Baring played an integral role in the destruction of the Kikuyu people during the brutal suppression of the Mau Mau uprising.

White Highlands

HighlandsKenyaKenya highlands
Through a series of expropriations, the government seized about 7000000 acre of land, most of it in the fertile hilly regions of Central and Rift Valley Provinces, later known as the White Highlands due to the exclusively European-owned farmland there.
This confusion laid the seeds for future emnity between the Kikuyu and European settlers, culminating in the Mau Mau Rebellion.

Kapenguria Six

During the first stage, the British tried to decapitate the movement by declaring a State of Emergency before arresting 180 alleged Mau Mau leaders (see Operation Jock Scott below) and subjecting six of them to a show trial (the Kapenguria Six); the second stage began in earnest in 1954, when they undertook a series of major economic, military and penal initiatives.
the previous Governor, proscribed the new organisation – now called Mau Mau – in 1950.

Kenya Regiment

Dominated by the Kikuyu people, Meru people and Embu people, the Mau Mau also comprised units of Kamba and Maasai peoples who fought against the white European colonist-settlers in Kenya, the British Army, and the local Kenya Regiment (British colonists, local auxiliary militia, and pro–British Kikuyu people).
The regiment was recalled in 1950 and participated in the repression of the Mau Mau uprising (1952-56).

Kenya

🇰🇪KenyanKEN
The Hola massacre was an incident during the conflict in Kenya against British colonial rule at a colonial detention camp in Hola, Kenya.
Numerous disputes between Great Britain and the colony led to the Mau Mau revolution, which began in 1952, and the subsequent declaration of independence in 1963.

Louis Leakey

LouisL. S. B. LeakeyDr. Louis Leakey
The official British explanation of the revolt did not include the insights of agrarian and agricultural experts, of economists and historians, or even of Europeans who had spent a long period living amongst the Kikuyu such as Louis Leakey.
In 1949 the Kikuyu formed a secret society, the Mau Mau, which attacked settlers and especially loyalist Kikuyu.

Hola massacre

Hola Camp
The Hola massacre was an incident during the conflict in Kenya against British colonial rule at a colonial detention camp in Hola, Kenya.
The Hola massacre is an event that took place during the Mau Mau Uprising against British colonial rule at a colonial detention camp in Hola, Kenya.

Villagization

protected villagesvillagisation
The second stage had three main planks: a large military-sweep of Nairobi leading to the internment of tens of thousands of the city's suspected Mau Mau members and sympathisers (see Operation Anvil below); the enacting of major agrarian reform (the Swynnerton Plan); and the institution of a vast villagisation programme for more than a million rural Kikuyu (see below).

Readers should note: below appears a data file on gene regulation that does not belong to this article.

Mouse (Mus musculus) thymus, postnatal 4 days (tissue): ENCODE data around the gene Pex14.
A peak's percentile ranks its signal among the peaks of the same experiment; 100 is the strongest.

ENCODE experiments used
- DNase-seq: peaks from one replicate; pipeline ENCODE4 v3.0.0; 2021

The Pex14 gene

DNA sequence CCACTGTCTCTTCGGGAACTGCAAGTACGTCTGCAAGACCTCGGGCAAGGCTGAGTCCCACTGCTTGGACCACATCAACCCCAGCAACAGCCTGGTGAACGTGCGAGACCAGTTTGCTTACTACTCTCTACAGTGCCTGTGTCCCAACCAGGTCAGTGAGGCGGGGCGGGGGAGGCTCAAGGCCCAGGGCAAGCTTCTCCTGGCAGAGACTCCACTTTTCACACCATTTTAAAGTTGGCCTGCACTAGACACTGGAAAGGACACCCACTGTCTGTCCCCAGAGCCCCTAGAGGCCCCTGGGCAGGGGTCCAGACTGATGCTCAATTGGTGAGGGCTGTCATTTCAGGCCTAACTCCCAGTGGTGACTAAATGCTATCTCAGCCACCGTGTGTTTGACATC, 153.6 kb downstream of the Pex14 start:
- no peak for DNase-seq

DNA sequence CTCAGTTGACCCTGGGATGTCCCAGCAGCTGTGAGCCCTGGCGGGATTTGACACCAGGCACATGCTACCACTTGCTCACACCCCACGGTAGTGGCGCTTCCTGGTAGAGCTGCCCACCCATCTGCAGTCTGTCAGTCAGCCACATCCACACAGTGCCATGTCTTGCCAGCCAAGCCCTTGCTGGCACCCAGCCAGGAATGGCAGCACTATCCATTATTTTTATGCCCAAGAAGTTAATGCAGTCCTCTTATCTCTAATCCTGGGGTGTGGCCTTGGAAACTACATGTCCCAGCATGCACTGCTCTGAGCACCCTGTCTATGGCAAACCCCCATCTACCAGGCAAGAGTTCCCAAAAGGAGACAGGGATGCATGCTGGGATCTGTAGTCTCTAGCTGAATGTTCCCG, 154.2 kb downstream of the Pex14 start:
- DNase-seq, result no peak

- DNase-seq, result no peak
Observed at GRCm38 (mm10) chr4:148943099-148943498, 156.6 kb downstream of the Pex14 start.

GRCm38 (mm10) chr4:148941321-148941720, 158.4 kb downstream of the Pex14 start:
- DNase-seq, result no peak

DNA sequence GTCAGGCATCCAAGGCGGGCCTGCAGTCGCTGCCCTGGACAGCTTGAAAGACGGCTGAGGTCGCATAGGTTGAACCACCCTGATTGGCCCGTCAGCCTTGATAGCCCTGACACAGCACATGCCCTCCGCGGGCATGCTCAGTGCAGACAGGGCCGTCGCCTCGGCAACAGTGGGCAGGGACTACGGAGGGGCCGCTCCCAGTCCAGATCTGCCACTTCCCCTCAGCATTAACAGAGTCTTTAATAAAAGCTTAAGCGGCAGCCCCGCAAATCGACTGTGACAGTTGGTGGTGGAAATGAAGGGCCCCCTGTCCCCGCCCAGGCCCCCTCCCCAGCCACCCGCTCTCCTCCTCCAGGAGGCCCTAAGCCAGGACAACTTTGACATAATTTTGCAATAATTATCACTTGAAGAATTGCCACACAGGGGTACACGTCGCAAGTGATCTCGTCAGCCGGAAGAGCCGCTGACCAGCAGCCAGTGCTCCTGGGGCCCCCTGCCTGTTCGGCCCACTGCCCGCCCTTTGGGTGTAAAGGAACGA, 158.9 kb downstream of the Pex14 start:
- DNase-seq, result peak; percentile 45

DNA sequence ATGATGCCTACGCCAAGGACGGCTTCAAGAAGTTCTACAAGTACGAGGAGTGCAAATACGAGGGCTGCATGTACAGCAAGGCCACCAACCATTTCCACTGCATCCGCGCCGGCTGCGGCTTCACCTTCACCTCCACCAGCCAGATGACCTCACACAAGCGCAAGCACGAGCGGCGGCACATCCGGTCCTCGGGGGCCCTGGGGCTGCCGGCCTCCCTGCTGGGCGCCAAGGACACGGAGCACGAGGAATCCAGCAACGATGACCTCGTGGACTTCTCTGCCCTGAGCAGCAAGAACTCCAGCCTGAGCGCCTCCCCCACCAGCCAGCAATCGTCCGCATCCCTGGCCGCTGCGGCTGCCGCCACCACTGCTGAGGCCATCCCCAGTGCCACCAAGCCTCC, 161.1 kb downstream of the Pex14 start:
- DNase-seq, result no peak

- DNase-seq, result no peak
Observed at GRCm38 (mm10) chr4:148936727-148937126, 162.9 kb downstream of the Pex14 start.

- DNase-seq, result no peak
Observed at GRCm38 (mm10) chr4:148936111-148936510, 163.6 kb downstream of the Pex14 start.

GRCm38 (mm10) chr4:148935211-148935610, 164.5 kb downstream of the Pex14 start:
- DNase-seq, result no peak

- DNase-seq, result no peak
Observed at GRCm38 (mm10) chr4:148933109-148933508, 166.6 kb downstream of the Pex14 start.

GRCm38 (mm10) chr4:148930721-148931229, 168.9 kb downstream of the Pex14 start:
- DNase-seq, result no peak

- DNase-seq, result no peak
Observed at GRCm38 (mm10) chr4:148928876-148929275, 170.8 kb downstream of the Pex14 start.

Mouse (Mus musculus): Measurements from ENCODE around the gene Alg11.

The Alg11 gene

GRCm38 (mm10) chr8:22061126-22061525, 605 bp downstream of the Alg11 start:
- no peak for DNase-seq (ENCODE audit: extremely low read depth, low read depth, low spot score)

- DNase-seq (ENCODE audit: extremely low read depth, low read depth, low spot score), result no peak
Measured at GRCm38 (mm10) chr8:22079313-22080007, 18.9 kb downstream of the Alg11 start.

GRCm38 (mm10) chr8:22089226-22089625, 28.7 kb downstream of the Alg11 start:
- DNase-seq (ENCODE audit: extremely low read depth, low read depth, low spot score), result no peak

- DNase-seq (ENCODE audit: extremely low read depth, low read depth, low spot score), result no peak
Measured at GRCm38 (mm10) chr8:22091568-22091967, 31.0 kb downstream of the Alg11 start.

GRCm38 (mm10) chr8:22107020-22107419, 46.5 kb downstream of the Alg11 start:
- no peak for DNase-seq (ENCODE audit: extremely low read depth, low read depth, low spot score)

The British colonial government in Kenya used a similar approach to exert control over Kikuyu tribespeople during the Mau Mau Uprising, which in turn inspired the "Manyatta" strategy of independent Kenya against ethnic Somalis during the Shifta War.

Central Province (Kenya)

Central ProvinceCentralCentral Kenya
Through a series of expropriations, the government seized about 7000000 acre of land, most of it in the fertile hilly regions of Central and Rift Valley Provinces, later known as the White Highlands due to the exclusively European-owned farmland there.
This tension culminated in the 1950s with the Mau Mau rebellion; it saw the region placed under a state of emergency and the arrest of many prominent political leaders.

Kikuyu Home Guard

Home GuardKikuyu Guard
The people executed belonged to the Kikuyu Home Guard — a loyalist militia recruited by the British to fight the guerrillas.
It was formed in response to insurgent attacks during the Mau Mau Uprising.

Kenya African Union

KANUKenya African Study UnionKAU
KASU changed its name to the Kenya African Union (KAU) in 1946.
The guerilla warfare tactics of the Land and Freedom Army eventually led to Kikuyus Kambas, Kalenjins and others being labeled "Mau Mau" by the British.

Josiah Mwangi Kariuki

J.M. KariukiJM Kariuki
Perhaps the most famous compound leader was Josiah Mwangi Kariuki.
Shortly after that, Kenya was placed under state of emergency by the new Governor, Sir Evelyn Baring, and Kariuki joined the Mau Mau uprising.

George Erskine

Sir George ErskineGeneral ErskineBobby
Some settlers felt that "[a] good sound system of compulsory labour would do more to raise the nigger in five years than all the millions that have been sunk in missionary efforts for the last fifty", and its representatives were so keen on aggressive action that George Erskine referred to them as "the White Mau Mau".
In 1953 he was appointed GOC-in-Chief, East Africa Command where he was responsible for managing the response to the Mau Mau Uprising in Kenya and led Operation Anvil in Nairobi in April 1954.

Kurito ole Kisio

Kurito ole Kisio
Kurito ole Kisio was a Mau Mau general who was killed in Narok, Kenya, in 1954.